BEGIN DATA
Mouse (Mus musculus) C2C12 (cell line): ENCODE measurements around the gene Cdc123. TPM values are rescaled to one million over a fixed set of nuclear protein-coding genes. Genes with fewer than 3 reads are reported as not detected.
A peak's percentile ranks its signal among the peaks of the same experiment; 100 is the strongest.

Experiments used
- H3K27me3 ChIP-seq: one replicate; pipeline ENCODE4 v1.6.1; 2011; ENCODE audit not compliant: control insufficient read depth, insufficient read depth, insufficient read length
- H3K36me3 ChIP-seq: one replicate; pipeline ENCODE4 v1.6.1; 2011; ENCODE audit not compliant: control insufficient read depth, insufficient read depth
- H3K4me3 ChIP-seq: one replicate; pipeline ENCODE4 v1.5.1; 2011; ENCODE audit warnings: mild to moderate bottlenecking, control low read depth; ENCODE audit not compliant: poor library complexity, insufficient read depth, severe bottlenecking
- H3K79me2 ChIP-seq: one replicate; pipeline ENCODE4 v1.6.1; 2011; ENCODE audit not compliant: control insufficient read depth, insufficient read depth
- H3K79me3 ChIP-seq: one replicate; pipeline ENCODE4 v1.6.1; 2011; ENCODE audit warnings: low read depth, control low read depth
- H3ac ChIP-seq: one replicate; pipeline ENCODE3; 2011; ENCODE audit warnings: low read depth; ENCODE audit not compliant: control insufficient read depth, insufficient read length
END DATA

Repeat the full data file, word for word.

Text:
Mouse (Mus musculus) C2C12 (cell line): ENCODE measurements around the gene Cdc123. TPM values are rescaled to one million over a fixed set of nuclear protein-coding genes. Genes with fewer than 3 reads are reported as not detected.
A peak's percentile ranks its signal among the peaks of the same experiment; 100 is the strongest.

Experiments used
- H3K27me3 ChIP-seq: one replicate; pipeline ENCODE4 v1.6.1; 2011; ENCODE audit not compliant: control insufficient read depth, insufficient read depth, insufficient read length
- H3K36me3 ChIP-seq: one replicate; pipeline ENCODE4 v1.6.1; 2011; ENCODE audit not compliant: control insufficient read depth, insufficient read depth
- H3K4me3 ChIP-seq: one replicate; pipeline ENCODE4 v1.5.1; 2011; ENCODE audit warnings: mild to moderate bottlenecking, control low read depth; ENCODE audit not compliant: poor library complexity, insufficient read depth, severe bottlenecking
- H3K79me2 ChIP-seq: one replicate; pipeline ENCODE4 v1.6.1; 2011; ENCODE audit not compliant: control insufficient read depth, insufficient read depth
- H3K79me3 ChIP-seq: one replicate; pipeline ENCODE4 v1.6.1; 2011; ENCODE audit warnings: low read depth, control low read depth
- H3ac ChIP-seq: one replicate; pipeline ENCODE3; 2011; ENCODE audit warnings: low read depth; ENCODE audit not compliant: control insufficient read depth, insufficient read length